I've only really read about Obama/Wright(or Ayers) and McCain/Keating.
The Obama case is about what Obama believes. Wright and Ayers are both radical leftists in their politics. If sharing a belief in radical leftist political figures is an indication of one's own political leanings, it is very relevant. If the experience with Wright helped shape Obama's political ideology, why would we not take that into account?
On the other hand, McCain/Keating is also very relevant - it is about what McCain has done. The question I ask is "What did you learn and how have you changed?" In the case of McCain, it was his dealings with Keating that was the trigger for his strong political beliefs and actions on campaign finance reform and governmental deregulation. He (in an article I read not too long ago) said that he did nothing wrong(illegal), but that brush with Keating was a "light bulb moment" (my term). In that moment, his ideology was formed. If the experience with Keating helped to shape McCain's political ideology, why would we not take that into account?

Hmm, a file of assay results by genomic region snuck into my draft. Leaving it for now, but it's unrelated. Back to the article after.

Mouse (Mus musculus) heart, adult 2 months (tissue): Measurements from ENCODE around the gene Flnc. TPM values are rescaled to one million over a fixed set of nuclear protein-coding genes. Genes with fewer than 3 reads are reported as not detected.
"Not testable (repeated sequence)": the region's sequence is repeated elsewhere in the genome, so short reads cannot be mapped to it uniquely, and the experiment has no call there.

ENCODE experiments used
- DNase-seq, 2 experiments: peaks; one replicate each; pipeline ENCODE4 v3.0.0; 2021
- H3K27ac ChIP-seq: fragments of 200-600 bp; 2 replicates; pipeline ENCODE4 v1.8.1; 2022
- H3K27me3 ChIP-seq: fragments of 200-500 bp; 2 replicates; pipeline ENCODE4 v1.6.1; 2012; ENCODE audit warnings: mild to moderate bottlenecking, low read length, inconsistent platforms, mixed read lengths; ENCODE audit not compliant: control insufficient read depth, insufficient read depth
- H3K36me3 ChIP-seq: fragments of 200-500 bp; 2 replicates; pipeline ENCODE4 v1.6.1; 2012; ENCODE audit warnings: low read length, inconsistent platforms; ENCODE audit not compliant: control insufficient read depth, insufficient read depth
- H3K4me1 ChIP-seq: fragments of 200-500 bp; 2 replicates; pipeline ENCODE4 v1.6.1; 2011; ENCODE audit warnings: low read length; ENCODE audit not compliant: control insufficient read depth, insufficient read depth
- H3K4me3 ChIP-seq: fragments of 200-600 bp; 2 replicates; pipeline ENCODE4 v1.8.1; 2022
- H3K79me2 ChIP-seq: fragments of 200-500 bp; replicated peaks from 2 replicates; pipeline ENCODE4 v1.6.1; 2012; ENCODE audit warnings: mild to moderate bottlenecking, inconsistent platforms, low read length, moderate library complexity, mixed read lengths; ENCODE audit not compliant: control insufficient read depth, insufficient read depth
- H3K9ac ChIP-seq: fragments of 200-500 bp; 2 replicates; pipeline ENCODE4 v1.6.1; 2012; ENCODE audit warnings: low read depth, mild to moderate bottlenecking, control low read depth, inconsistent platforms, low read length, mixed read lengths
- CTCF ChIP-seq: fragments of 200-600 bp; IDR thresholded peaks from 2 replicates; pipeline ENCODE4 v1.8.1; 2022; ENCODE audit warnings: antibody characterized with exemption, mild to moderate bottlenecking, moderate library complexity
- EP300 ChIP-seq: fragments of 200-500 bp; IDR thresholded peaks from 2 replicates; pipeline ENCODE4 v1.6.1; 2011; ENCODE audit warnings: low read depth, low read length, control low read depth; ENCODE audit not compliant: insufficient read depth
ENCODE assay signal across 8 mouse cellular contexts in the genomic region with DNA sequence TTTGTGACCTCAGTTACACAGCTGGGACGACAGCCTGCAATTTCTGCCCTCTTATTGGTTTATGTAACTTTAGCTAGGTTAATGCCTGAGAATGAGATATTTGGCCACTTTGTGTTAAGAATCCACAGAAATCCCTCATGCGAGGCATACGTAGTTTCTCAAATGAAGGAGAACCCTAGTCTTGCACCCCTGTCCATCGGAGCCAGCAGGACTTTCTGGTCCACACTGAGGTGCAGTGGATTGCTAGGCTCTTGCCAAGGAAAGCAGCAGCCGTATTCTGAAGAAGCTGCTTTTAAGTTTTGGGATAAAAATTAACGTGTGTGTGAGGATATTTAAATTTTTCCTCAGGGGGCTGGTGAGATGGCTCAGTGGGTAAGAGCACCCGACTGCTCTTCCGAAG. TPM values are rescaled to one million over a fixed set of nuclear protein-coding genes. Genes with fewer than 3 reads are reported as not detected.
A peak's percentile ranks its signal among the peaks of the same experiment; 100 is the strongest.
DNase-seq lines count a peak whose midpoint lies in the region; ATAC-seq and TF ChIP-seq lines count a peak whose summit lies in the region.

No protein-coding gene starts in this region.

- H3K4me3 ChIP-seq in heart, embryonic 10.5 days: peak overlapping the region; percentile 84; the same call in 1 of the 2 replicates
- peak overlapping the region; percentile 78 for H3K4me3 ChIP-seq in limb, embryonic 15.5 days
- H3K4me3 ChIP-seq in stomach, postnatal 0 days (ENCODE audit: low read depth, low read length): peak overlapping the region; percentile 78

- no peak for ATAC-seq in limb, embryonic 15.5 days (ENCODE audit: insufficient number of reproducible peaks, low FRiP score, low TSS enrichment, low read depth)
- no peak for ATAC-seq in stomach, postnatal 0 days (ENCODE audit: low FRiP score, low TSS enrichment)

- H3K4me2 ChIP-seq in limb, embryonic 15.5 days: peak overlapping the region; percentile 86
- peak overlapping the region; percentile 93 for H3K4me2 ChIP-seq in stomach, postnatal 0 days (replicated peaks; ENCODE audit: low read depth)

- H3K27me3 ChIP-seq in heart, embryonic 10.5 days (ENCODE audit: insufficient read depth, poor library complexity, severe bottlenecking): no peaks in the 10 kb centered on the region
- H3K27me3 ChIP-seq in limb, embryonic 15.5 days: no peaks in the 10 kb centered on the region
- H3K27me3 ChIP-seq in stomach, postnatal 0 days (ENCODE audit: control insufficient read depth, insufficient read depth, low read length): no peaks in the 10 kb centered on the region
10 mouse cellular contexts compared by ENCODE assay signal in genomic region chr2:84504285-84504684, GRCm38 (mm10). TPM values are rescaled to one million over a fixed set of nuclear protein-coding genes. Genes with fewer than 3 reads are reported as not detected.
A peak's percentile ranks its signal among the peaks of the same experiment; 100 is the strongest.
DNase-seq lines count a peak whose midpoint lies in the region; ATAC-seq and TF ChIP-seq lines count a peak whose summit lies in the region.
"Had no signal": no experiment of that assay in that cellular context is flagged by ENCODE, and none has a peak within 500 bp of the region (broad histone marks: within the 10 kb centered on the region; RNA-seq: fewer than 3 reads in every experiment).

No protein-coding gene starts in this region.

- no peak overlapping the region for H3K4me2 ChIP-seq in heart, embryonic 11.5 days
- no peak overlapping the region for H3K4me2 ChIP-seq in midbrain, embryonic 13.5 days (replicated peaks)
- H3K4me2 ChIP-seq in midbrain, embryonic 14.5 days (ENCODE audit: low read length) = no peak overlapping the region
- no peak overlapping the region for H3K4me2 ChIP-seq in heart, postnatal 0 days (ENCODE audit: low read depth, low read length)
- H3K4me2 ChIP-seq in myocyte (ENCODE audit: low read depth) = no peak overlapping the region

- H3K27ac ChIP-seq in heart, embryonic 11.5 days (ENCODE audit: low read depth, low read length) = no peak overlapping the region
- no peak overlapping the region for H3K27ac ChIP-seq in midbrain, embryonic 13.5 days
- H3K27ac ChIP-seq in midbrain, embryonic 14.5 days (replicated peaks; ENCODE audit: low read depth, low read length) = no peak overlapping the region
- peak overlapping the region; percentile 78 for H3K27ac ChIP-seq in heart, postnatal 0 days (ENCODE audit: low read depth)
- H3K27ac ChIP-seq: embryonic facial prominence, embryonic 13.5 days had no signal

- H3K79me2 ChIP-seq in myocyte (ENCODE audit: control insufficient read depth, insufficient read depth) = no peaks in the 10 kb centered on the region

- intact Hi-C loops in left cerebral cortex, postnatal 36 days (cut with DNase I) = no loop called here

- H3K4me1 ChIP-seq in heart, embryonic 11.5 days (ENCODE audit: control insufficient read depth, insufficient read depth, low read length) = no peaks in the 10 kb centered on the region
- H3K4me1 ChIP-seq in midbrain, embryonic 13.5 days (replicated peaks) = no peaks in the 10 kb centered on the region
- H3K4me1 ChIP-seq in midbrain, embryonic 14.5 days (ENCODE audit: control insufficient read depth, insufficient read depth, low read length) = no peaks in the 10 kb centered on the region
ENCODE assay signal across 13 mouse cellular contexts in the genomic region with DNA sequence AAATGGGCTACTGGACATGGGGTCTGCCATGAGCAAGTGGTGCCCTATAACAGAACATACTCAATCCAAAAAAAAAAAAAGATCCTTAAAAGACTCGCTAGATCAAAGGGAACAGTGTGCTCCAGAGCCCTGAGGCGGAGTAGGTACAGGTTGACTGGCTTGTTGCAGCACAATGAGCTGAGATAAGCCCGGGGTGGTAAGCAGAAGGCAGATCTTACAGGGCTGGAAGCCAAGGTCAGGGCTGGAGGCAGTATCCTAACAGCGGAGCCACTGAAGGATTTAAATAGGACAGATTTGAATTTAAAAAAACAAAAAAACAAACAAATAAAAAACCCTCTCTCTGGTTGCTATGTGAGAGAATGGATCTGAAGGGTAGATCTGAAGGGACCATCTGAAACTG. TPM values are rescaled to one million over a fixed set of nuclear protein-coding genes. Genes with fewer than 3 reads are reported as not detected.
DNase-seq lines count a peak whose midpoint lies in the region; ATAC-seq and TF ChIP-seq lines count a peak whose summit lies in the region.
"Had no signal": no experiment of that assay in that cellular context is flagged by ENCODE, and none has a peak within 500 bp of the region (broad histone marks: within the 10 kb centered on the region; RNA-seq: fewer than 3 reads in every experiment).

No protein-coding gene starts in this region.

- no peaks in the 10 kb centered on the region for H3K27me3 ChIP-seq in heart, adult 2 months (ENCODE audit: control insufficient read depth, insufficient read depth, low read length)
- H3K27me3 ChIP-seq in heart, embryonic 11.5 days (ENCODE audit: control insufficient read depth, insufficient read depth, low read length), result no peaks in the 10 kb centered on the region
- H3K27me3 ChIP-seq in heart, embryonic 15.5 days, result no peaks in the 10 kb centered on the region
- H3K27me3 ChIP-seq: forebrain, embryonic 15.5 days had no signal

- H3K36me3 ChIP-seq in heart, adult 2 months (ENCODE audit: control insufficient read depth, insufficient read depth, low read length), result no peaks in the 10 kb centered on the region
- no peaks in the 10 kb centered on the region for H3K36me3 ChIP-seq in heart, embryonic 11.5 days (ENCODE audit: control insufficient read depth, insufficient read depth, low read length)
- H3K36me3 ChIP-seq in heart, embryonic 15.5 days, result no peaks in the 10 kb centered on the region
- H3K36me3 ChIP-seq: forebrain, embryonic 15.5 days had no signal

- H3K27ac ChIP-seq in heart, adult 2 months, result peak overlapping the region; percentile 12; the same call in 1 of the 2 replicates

The difference between Obama and McCain? Obama says, "that's not the guy I knew" (as if he could sit in the guy's church for 20 years and not know...AND write about the political beliefs of Wright and not know about them).
McCain says, "it looked wrong, I should not have done it and because of my experience I'm going to work toward fixing the system.
It's not about "GBA". It's about what formed the political ideologies, how close are the ideologies of the student to the ideologies of the mentor (which is how Obama has described Wright).
It is about "what have you learned and how have you changed?"
McCain has told us and shown us. If Obama sat in Wright's church for 20 years and cannot tell us what he has learned and how it has changed him...that says volumes about Obama.